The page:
Oh no! This is not the Christ of the Bible. Did He ever deal thus with a
poor sinner! Was it ever known that He invited to His feet an anxious, care
depressed, burdened soul but to spurn that soul from His presence? Never!
Oh, He is too true, too loving, too gentle, too kind, too faithful a Savior
for that! Will you, then, wound Him with your doubts, dishonor Him by your
unbelief, and force from under you, buffeting, as you are, amid the waves,
this divine, sustaining plank— faith in the word and promise of the only
true and living God?
Not less potent is prayer as a means of transferring care to God. God
often sends the care to rouse us to call upon Him. We need an errand, and He
sends a trial; we need an impulse, and He sends a sorrow; we need
earnestness and importunity, and He sends the heavy and the continuous
stroke— all His waves breaking over us. Prayer is the safety valve of the
soul. The heart would break, the spirit would sink, despair would fold its
dark shroud around us, but for the privilege of access to God through
Christ. Many a burdened believer has exclaimed, “Why sit I here nursing in
lonely grief my sorrow? I will arise and give myself to prayer.” And the
moment he has formed the resolution, before he has presented or even framed
his petition, unutterable relief has come. “When my heart is overwhelmed,
lead me to the Rock that is higher than I.”
What, then, is your sorrow? Is it sin? Arise, and in prayer pour out your
confession to Christ, and cast this burden on the Sinbearer. Is it
temptation? Disclose it to Him who was once tempted too, and by the same
Tempter, and who thus, from experience of what they feel, knows how to
succor those who are tempted.
Is it need? Betake yourself to the throne of grace, and let your requests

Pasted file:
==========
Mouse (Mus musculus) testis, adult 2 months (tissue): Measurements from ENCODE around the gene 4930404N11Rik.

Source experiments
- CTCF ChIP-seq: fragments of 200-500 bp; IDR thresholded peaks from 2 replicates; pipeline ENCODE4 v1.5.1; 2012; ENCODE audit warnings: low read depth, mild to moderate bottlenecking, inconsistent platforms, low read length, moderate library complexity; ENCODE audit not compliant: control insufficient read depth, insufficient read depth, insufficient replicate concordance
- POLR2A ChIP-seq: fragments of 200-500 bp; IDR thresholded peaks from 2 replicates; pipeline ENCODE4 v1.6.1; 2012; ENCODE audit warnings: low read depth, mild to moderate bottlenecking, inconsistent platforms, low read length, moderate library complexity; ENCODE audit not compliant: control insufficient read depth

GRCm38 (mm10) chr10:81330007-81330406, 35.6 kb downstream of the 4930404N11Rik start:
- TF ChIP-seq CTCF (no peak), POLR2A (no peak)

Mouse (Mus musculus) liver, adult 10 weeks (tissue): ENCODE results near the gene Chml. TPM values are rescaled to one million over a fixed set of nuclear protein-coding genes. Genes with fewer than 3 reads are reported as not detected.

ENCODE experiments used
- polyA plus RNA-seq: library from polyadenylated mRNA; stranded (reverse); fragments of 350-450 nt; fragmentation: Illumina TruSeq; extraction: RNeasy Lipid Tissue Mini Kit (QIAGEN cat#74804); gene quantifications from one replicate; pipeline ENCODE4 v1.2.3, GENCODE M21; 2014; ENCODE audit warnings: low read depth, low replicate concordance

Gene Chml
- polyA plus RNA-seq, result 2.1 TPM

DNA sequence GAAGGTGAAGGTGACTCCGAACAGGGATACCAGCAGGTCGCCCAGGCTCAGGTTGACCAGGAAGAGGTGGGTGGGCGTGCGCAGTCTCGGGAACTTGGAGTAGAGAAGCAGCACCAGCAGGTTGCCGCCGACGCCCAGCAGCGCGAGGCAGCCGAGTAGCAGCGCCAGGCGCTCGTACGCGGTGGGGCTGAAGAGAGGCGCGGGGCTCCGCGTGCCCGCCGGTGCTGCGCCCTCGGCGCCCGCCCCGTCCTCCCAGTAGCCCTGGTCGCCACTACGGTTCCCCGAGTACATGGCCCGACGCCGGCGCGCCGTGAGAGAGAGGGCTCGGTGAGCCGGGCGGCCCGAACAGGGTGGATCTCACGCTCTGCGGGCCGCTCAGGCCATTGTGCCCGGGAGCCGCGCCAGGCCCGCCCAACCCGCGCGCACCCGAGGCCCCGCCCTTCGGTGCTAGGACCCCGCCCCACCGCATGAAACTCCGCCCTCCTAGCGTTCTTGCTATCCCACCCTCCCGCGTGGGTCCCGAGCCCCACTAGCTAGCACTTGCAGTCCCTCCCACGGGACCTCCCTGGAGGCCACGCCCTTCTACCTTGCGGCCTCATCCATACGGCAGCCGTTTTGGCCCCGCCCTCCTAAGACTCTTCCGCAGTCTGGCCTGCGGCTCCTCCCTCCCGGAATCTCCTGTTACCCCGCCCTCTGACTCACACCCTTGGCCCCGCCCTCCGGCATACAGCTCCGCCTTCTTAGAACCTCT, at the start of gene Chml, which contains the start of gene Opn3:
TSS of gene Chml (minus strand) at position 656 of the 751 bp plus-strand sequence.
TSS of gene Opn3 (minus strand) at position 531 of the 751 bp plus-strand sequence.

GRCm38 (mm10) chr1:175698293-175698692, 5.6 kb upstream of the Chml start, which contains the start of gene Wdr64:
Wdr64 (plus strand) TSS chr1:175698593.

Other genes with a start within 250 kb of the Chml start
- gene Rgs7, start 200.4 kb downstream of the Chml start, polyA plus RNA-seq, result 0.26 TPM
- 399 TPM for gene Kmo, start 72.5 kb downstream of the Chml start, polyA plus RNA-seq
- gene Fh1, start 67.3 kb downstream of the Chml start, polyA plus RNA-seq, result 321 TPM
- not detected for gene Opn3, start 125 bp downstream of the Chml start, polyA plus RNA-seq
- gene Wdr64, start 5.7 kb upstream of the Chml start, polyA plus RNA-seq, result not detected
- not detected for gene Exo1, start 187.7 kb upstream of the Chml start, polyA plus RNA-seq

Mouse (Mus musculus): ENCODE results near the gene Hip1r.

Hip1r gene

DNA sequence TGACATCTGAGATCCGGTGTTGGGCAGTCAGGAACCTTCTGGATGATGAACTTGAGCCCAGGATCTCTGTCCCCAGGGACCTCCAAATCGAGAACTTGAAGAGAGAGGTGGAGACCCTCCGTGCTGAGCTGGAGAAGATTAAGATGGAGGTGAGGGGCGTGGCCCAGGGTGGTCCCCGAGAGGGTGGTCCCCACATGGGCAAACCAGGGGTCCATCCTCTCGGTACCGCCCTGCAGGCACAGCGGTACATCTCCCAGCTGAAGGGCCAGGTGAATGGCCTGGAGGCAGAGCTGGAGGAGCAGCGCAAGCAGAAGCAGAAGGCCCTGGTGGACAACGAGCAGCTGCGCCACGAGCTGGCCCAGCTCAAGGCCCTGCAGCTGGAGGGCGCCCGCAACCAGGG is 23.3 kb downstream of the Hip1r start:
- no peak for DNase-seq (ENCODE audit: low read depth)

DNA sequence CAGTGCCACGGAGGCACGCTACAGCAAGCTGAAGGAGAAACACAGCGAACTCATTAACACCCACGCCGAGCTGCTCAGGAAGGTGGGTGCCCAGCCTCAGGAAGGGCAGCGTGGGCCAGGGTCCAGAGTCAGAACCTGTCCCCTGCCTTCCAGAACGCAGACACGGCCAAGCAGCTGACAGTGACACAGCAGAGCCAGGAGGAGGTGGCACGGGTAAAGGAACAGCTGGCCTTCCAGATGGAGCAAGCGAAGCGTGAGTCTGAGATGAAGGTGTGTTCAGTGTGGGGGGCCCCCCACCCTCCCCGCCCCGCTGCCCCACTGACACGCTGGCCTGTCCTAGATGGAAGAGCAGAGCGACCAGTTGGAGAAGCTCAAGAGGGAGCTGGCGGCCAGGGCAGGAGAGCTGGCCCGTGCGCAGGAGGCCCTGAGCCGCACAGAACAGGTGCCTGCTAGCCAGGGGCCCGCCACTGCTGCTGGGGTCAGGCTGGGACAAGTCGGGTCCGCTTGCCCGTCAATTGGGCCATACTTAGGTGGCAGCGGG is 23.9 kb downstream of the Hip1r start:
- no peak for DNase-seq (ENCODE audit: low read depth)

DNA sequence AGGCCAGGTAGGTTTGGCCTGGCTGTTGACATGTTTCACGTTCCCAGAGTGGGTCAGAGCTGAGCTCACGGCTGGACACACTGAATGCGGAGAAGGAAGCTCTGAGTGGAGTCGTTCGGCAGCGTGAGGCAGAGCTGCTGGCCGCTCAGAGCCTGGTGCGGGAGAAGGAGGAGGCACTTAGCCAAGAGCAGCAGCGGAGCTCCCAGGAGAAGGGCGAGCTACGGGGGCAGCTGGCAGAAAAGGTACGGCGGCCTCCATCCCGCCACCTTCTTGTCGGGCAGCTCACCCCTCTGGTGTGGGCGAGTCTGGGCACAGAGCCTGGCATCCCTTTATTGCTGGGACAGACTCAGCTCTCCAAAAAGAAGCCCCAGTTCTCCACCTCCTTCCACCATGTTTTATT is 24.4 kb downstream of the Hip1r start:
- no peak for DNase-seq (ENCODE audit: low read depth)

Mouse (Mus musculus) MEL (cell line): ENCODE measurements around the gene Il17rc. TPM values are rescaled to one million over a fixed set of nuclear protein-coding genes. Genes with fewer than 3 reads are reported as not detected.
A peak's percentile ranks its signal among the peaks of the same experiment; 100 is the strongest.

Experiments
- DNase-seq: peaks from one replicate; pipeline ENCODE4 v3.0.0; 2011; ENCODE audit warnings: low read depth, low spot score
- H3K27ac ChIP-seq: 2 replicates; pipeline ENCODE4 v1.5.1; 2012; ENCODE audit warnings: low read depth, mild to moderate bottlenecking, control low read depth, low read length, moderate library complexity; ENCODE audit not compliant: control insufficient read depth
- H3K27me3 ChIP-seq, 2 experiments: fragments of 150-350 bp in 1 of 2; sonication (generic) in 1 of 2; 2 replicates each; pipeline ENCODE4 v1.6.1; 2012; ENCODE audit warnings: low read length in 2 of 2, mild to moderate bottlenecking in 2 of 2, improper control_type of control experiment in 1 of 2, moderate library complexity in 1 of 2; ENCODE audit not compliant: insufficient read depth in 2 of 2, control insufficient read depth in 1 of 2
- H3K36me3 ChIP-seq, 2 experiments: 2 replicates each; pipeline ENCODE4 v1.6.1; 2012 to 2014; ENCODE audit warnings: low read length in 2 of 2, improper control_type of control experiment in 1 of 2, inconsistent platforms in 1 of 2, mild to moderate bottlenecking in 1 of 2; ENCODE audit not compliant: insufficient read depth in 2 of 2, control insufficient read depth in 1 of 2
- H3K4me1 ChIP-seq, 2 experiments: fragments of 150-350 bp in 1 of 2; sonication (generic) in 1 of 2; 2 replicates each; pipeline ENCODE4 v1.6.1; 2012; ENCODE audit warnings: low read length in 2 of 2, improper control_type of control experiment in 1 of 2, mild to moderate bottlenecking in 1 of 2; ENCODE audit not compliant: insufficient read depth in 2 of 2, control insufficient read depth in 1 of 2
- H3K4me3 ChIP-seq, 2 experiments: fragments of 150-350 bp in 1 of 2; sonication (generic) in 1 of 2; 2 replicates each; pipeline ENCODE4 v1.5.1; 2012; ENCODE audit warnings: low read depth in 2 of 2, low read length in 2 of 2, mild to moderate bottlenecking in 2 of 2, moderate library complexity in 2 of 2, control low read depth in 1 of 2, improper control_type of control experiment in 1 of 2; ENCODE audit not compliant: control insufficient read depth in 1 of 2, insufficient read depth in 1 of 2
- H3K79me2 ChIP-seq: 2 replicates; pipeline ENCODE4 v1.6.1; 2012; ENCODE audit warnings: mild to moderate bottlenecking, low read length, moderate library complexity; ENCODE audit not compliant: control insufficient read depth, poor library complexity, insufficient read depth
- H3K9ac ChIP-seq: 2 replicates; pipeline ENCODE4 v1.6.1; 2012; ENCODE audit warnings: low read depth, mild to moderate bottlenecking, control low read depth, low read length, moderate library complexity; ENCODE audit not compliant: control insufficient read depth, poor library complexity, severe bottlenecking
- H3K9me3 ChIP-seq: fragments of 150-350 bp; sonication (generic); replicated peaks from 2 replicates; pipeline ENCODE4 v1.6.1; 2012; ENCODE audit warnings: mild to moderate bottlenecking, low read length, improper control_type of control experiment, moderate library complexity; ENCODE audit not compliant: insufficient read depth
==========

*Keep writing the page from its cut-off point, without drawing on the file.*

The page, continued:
he made known unto God, and in quick and ample response He will supply all
your need. Oh, try the experiment of prayer! All others may have failed you—
try yet this one! Spread your care before the Lord. His providence and grace
stand pledged to meet your every necessity.
“Have you a care, whose presence dread
Expels sweet slumbers from your bed?
To your Redeemer take that care,
And turn anxiety to prayer.
Have you a wish, with which your heart
Would feel it almost death to part?
Entreat your God that wish to crown,
Or give you strength to lay it down.
Have you a friend, whose image dear
May prove an idol worshiped here?
Implore your God that nothing may be
A shadow between heaven and thee.
Whatever the wish that breaks your rest,
Whatever the care that swells your breast,
Spread before God that wish, that care,
And turn anxiety to prayer.”
“He cares for you.” Such is the encouragement to a compliance with His
holy precept. The care of God extends over all. “You open your hand, and
supply the needs of every living thing.” “You give them their food in due
season.” Oh, what a God is our God! But if such is God’s goodness to His
enemies; for He makes His sun to shine on the evil and the good; what
must be His goodness to His children! If he has regard to the raven, and
feeds it when it cries, will He, do you think, be indifferent to the
plaintive note of His “dove, His undefiled one?”
It is an especial care with which God cares for you. He cares for
your temporal interests— not one worldly anxiety, not one need of the life,
is too insignificant for His regard. He cares for your spiritual interests—